Cathi Hayes, Lu Ann Simms (vcl), Barney Kessel (g, arr, dir), Dave Terry (dir), Conte Candoli, Joe Wilder (tp), Bud Shank (as), Bill Perkins, Ted Nash (ts), Justin Gordon (bs), Jimmy Rowles, Hank Jones (p), Howard Roberts (g), Monty Budwig (b), Shelly Manne (d)
Reference: FSR V121 CD
Bar code: 8427328641210
The Best Voices Time Forgot
Collectible Albums by Top Female Vocalists
· Collector's Edition
· 2 Original LPs on 1 CD
· Original Cover Art, Liner Notes
· Stereo Recordings
· Newly Remastered in 24-Bit
It's All Right with Me
Cathi Hayes (Milwaukee, 1935) began singing in Seattle, Washington, in 1953, along with her brother Jerry, in a five-vocal group called “The Signatures.” They soon became instrumentally proficient with Cathi on vibes. Then in 1958 she left to join a versatile and exciting group called “Gus ‘n’ Us,” directed by Gus Mancuso. In October that same year, Cathi began her career as a single at the Facks club in San Francisco. After eight months working the club circuit, she headed to Hollywood, where she became a prominent attraction at Dean Martin’s restaurant Dino’s. It was then —while still swinging at the bistro— that she recorded her only album —"It's All Right with Me"— emerging as a new, individual artist of quality. Guitarist Barney Kessel, who took care of the superlative arrangements, described her as “a very adventurous singer who, I’m convinced, sings for the sheer love of it. As to her style, she’s in a cool groove, all right, but she’s not derivative in any way.”
At Separate Tables
Lu Ann Simms (1932-2003) was born in Rochester, New York, and first bowed to an audience at the age of three, while singing for a local radio station. She got her singing break after auditioning on Arthur Godfrey’s Talent Scouts, which she won in 1952. From then on, she performed regularly on the Godfrey television show for three years, and became so popular that she even inspired the best-selling Lu Ann Simms doll. Then in 1957 she signed with Jubilee, recording her only LP for this label in the fall of 1958: "At Separate Tables." On this album we find Lu Ann at her best, singing with feeling and warmth a dozen Harry Warren songs, all from pictures. The arranger-conductor behind the singer was Dave Terry. Unfortunately, her career was shaken in 1959 by the death of her first husband and manager Loring Buzzell, and despite attempts to return to the stage, little by little her star faded.
"Continuing Fresh Sounds’ The Best Voices Time Forgot series, this double set unearths another two singers whose names are likely to be little known, if at all. Here, happily, they are lifted out of the sands of time and given a welcome airing.
Milwaukee-born Cathi Hayes started out in a five-piece vocal group and spent some of her career singing at Dean Martin’s restaurant, Dino’s. Here, on the only album she recorded, she is cool and bopping, a real hepcat, backed by a tight, tense brass section. Chris Connor is immediately brought to mind with her smooth, summery sound and precise, on-the-nose diction; Hayes’ vocal yawns wide with only a tease of vibrato. Refreshing, off-the-beaten-track song choices include the disarming You Smell So Good, backed by minimal, sparkling guitar from Barney Kessel (who also arranged all the charts here).
Hayes’ joy in her craft is palpable, and the orchestral backing tasteful (no overzealous strings here), and while songs like If I Were A Bell are deliciously light and swinging, her vocal also surges and ebbs with appropriate emotion on ballads like Last Night When We Were Young.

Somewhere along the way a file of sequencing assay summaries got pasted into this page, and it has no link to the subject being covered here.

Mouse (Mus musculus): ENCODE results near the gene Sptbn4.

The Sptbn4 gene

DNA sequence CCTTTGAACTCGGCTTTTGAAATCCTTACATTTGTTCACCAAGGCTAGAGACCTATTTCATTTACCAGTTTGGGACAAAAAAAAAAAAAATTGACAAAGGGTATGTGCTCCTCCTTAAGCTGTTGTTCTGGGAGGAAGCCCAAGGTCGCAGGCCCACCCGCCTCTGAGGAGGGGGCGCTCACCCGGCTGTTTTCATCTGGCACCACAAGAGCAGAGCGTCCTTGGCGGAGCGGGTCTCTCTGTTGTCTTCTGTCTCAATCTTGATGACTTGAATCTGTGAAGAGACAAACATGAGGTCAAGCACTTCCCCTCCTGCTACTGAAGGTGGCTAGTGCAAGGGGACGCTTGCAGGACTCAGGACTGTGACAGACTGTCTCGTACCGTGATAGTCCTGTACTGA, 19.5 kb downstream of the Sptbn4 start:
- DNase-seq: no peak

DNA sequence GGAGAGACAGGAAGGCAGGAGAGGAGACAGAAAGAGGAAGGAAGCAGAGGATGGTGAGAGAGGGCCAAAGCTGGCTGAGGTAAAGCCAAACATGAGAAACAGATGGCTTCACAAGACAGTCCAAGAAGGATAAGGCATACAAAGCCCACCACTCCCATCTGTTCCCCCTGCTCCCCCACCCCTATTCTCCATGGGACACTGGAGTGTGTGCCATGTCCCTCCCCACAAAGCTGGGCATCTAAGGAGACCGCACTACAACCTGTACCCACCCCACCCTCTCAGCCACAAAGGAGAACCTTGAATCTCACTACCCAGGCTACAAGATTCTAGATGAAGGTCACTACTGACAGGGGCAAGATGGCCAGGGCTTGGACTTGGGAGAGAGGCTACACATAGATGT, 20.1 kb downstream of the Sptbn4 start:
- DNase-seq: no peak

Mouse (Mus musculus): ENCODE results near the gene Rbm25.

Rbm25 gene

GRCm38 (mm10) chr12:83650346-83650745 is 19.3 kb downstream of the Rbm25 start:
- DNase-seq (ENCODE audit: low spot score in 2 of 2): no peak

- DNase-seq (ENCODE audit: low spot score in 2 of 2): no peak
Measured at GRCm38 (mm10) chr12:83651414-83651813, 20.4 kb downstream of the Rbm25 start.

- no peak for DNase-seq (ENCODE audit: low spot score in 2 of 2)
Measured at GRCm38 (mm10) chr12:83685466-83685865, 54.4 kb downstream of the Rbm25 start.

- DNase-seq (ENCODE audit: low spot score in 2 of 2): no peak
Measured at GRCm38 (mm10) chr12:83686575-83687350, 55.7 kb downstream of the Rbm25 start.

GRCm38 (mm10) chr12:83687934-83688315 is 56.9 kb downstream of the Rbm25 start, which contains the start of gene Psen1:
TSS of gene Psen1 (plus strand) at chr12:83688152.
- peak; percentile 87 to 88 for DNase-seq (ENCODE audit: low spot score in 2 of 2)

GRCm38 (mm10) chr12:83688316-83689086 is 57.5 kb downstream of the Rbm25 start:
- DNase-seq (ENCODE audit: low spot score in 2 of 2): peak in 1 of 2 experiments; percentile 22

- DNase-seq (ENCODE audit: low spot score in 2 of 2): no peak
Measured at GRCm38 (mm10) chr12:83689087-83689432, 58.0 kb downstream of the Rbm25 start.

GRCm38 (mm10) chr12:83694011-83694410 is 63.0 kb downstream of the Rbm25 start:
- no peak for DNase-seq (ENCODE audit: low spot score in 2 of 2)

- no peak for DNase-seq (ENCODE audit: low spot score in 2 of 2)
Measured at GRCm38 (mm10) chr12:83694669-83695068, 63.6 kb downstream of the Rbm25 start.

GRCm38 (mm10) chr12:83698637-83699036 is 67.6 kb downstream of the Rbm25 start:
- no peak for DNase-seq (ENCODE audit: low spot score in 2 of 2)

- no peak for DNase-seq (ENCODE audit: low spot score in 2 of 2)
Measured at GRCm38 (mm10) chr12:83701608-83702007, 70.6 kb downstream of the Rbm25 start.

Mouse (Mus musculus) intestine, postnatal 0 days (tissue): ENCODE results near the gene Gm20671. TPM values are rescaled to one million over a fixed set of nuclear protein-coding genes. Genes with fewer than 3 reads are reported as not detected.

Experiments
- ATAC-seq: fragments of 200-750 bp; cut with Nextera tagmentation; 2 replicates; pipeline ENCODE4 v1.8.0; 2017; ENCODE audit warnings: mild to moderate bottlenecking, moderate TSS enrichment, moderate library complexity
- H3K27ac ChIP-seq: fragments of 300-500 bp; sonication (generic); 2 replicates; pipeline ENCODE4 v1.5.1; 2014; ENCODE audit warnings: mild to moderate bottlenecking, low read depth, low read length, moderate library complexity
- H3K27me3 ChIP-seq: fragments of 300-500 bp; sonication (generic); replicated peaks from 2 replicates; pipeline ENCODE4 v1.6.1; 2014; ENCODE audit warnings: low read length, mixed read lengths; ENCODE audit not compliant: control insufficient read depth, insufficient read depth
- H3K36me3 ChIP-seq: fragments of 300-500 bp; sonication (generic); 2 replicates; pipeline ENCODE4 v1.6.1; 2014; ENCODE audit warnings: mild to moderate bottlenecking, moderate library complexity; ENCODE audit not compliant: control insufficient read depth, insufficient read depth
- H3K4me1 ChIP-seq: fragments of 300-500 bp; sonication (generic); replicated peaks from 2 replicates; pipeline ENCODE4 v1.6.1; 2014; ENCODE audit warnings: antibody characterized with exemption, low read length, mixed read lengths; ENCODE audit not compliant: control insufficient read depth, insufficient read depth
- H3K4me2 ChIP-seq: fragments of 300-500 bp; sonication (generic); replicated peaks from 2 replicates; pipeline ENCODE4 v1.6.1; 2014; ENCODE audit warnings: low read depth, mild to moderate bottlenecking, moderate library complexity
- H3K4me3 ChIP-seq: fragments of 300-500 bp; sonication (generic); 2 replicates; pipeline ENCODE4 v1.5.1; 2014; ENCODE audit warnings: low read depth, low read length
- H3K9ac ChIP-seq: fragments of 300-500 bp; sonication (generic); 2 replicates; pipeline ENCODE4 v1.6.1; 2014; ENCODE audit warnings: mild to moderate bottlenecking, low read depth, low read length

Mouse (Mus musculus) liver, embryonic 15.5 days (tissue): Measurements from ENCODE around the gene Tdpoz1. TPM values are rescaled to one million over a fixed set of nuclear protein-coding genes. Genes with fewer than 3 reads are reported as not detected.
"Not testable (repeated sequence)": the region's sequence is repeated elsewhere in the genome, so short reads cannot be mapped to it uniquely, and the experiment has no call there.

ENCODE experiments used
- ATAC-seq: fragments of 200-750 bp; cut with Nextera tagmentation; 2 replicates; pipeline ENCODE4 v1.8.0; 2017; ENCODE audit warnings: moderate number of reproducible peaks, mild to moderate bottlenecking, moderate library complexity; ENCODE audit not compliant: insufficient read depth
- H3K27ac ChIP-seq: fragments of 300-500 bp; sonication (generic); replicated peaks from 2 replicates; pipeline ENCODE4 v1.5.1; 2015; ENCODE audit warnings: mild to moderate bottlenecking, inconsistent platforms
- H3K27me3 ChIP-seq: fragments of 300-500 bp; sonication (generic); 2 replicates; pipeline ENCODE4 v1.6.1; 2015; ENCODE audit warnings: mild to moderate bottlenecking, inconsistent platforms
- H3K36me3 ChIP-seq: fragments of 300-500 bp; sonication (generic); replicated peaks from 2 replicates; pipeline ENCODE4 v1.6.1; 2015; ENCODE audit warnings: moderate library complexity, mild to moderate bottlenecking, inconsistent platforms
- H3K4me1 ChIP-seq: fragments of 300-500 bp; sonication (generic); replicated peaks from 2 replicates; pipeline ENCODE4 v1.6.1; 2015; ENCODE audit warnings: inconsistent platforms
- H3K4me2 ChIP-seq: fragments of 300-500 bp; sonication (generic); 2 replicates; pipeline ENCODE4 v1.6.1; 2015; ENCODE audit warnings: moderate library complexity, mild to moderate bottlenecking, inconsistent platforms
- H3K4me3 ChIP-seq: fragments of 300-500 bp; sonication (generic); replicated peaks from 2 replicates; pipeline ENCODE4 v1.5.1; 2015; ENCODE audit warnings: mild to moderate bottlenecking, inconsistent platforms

Next up on this set is Lu Ann Simms from New York State, whose popularity during the early 50s translated into a best-selling Lu Ann Simms doll (pictured in the liner notes). Her vocal is quite different to Hayes’ – a trilling, caramel-sweet, slightly corny sound in the Doris Day tradition, but edged with a little sharpness reminiscent of Dinah Washington.
This is a sleepy, lullaby land of an album, with cooing backing chorus and so much echo on Simms’ vocal she could be singing from the bottom of a well. The tracks proceed at an extremely leisurely pace, in sweetly soporific style; but depending on your mood, this may be no bad thing. When Simms’ vibrato is given full rein, it’s gloriously multi-tonic.
These two albums go to show how much the singer whose name does become known is a random affair – why have we heard of Chris Connor but not Cathi Hayes? Well, for a million different reasons, but the relative quality of their voices isn’t one of them."
Sally Evans-Darby (May 5, 2020)
"It's simply bewildering how many excellent vocalists have been overlooked over the years. Each of these single disc reissues of two albums is chock full of wonderful and personal singing that is going to make you wonder “how did I ever not know about this music?”. Well, wonder no more.
Cathi Hayes coos with a West Coast 1959 orchestra led by famed bop guitarist Barney Kessel and including Hollywood session masters Conte Condoli/tp, Bud Shank/asfl, Bill Perkins/ts, Shelly Manne/dr and Jimmy Rowles/p. Her teaming with Kessel is gloriously desultory on “You Don’t Know What Love It” tenderly intimate for “Last Night When We Were Young” and cozy on ”You Smell So Good”. A dash of June Christy gives an icy hot “My Old Flame” as well as a dreamy “What Is This Thing Called Love”. Ooh la la!
Lu Ann Sims has a poppish voice on this doo-woppy session from 1958 with Dave Terry’s Orchestra featuring Joe Wilder/tp and Hank Jones/p. She is wanderlust with strings on “The More I See You” and “I Only Have Eyes For You” and is sweet as cider on “Ooh That Kiss” while teaming up well with Jones on “I Wish I Knew”. The chorus on “Separate Tables” and “There Will Never Be Another You” along with “Separate Tables” give a bit of a date to the session, but it works well."
George W. Harris (April 13, 2020)
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